Meaning of “altogether” in the English Dictionary

"altogether" in British English

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altogetheradverb

uk /ˌɔːl.təˈɡeð.ər/ us /ˌɑːl.təˈɡeð.ɚ/

B1 in total:

That'll be $52.50 altogether, please.

B2 completely:

The government ought to abolish the tax altogether.
She wrote less and less often, and eventually she stopped altogether.
It's all right working with him, but living with him would be a different matter altogether.
I'm not altogether sure I want that (= I have doubts about it).
I think Graham will agree, but convincing Mary will be altogether more (= much more) difficult.

B2 considering everything:

He's bad-tempered, selfish, and altogether an unpleasant man.

More examples

  • The best option would be to cancel the trip altogether.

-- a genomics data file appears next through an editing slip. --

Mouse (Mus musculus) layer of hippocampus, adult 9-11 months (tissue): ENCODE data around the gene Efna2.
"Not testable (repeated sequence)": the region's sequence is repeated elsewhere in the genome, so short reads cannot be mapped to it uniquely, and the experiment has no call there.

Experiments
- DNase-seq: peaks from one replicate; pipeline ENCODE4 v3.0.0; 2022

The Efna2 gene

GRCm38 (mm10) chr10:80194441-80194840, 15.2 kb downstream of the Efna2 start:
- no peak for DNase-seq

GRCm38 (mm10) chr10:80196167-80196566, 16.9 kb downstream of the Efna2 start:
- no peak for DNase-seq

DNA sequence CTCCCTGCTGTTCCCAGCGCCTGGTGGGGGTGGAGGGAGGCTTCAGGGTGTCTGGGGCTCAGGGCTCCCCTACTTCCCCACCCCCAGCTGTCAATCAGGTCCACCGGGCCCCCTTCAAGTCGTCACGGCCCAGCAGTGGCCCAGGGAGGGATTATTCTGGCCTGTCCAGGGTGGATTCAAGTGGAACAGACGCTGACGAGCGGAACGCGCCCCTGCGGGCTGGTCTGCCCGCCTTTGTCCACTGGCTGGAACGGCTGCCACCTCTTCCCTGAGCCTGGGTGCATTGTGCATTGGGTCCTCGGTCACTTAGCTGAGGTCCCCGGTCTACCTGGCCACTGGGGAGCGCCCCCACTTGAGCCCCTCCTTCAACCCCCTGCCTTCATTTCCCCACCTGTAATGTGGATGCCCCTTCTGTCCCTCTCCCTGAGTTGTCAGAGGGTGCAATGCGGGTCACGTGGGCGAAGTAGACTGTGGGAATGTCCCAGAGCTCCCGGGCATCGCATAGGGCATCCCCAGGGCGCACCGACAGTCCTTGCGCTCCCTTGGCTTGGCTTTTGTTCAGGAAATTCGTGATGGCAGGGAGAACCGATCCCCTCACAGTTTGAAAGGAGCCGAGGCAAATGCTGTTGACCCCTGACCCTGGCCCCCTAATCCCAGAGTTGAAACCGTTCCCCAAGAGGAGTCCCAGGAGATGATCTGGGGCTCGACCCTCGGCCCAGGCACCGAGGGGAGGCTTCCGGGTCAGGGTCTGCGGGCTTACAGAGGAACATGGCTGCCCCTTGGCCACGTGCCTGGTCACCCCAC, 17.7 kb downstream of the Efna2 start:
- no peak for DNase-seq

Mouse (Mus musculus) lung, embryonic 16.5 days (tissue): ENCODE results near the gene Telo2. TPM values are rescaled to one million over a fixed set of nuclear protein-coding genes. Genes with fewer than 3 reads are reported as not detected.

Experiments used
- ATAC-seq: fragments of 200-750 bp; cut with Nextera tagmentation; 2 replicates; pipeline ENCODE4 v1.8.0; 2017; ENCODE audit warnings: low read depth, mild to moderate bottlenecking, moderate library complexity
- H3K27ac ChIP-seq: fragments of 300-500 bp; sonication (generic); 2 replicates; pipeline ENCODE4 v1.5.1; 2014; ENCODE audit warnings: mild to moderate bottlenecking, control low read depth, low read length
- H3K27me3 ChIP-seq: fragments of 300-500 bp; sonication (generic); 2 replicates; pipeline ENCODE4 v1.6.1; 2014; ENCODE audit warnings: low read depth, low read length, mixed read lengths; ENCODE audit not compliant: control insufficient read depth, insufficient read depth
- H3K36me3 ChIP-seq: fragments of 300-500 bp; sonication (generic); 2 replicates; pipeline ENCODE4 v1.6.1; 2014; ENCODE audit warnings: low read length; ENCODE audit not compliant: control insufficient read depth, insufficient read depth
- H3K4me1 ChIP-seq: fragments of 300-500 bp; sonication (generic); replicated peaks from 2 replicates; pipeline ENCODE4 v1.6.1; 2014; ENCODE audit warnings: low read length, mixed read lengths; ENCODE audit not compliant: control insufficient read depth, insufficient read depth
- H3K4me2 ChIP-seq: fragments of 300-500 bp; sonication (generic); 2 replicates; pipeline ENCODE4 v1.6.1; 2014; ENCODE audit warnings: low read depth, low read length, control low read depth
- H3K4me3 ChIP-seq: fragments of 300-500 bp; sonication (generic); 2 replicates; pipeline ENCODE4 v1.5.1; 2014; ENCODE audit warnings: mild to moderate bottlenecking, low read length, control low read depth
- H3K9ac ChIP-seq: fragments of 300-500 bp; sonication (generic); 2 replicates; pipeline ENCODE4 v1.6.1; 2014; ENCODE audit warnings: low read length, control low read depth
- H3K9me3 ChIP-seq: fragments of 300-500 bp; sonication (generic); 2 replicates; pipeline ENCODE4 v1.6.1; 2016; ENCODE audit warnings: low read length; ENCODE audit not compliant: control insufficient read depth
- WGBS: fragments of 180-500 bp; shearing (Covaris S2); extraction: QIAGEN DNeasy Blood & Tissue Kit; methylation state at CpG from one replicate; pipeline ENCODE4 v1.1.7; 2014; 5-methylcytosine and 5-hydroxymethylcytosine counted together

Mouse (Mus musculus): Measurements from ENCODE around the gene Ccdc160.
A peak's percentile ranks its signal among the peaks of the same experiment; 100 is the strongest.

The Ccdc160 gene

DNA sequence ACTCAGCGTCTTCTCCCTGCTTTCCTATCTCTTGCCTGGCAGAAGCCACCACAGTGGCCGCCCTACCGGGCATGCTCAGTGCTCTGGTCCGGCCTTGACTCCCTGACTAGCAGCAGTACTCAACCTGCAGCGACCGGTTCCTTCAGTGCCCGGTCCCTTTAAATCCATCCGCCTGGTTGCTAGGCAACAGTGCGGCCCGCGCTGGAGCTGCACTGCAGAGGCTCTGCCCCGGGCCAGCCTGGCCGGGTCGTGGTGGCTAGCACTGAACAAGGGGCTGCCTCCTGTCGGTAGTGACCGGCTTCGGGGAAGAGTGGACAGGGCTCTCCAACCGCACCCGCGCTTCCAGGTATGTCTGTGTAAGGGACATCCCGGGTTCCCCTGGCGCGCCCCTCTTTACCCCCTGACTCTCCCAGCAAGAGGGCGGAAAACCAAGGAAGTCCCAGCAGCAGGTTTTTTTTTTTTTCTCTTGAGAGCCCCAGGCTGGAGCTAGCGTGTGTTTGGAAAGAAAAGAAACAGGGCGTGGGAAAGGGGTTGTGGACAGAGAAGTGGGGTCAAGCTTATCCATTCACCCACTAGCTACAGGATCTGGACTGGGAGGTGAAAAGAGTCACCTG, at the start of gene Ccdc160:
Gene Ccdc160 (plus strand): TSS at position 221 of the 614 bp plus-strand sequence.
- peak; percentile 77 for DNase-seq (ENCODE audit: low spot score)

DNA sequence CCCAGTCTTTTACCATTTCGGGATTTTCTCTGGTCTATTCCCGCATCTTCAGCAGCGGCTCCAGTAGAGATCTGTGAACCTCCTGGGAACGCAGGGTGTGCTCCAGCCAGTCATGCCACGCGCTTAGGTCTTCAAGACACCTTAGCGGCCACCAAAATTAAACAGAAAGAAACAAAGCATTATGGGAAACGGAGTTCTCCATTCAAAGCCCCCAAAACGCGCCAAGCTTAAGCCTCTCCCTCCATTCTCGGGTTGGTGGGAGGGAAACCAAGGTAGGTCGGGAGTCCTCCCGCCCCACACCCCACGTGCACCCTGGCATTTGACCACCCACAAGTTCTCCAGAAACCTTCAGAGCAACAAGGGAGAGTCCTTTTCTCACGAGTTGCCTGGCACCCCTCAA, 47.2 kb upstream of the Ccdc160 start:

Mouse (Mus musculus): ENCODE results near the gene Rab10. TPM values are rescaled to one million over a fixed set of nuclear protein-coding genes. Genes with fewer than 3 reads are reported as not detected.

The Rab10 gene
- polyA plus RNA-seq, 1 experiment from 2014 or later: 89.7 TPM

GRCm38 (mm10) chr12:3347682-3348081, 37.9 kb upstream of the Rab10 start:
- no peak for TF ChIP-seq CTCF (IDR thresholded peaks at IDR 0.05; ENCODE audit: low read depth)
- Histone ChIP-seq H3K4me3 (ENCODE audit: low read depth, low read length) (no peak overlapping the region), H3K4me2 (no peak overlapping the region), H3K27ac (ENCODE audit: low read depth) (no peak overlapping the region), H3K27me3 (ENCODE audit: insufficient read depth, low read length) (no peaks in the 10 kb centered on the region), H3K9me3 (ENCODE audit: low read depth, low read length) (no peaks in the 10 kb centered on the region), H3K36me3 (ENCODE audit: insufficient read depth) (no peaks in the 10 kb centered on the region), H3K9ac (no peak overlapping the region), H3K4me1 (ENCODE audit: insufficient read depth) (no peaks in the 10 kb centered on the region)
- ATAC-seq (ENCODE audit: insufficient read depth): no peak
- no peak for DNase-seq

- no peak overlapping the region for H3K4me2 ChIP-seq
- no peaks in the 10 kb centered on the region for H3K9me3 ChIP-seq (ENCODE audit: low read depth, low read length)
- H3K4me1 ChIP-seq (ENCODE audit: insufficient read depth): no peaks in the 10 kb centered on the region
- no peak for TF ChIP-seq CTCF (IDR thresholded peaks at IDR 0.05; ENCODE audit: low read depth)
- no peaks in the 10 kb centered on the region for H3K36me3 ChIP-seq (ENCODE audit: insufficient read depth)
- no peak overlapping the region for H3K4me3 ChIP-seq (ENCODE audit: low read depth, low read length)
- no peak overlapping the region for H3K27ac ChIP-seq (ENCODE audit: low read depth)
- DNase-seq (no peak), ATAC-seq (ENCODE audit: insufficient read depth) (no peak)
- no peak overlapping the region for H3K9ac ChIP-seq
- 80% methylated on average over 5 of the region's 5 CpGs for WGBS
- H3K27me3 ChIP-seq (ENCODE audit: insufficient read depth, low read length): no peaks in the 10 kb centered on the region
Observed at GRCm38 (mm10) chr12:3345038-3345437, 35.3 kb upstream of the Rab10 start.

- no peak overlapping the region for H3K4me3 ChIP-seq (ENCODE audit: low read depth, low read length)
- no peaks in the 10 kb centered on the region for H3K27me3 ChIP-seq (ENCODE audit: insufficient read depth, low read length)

• The new systems cut humans out of the picture altogether.
  • The first casualty of the reorganization will be the bus service, which will be stopped altogether.
  • Talking about the world's problems is one thing, but solving them is another matter altogether.
  • Cars are useful, but their impact on the environment is another matter altogether.

altogethernoun [ S ]

uk /ˌɔːl.təˈɡeð.ər/ us /ˌɑːl.təˈɡeð.ɚ/

(Definition of “altogether” from the Cambridge Advanced Learner’s Dictionary & Thesaurus © Cambridge University Press)

"altogether" in American English

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altogetheradverb [ not gradable ]

us /ˌɔl·təˈɡeð·ər, ˈɔl·təˌɡeð·ər/

completely or in total:

The train slowed down and then stopped altogether.
He was altogether exhausted.
Altogether, she gave away some $60 million in her lifetime.

(Definition of “altogether” from the Cambridge Academic Content Dictionary © Cambridge University Press)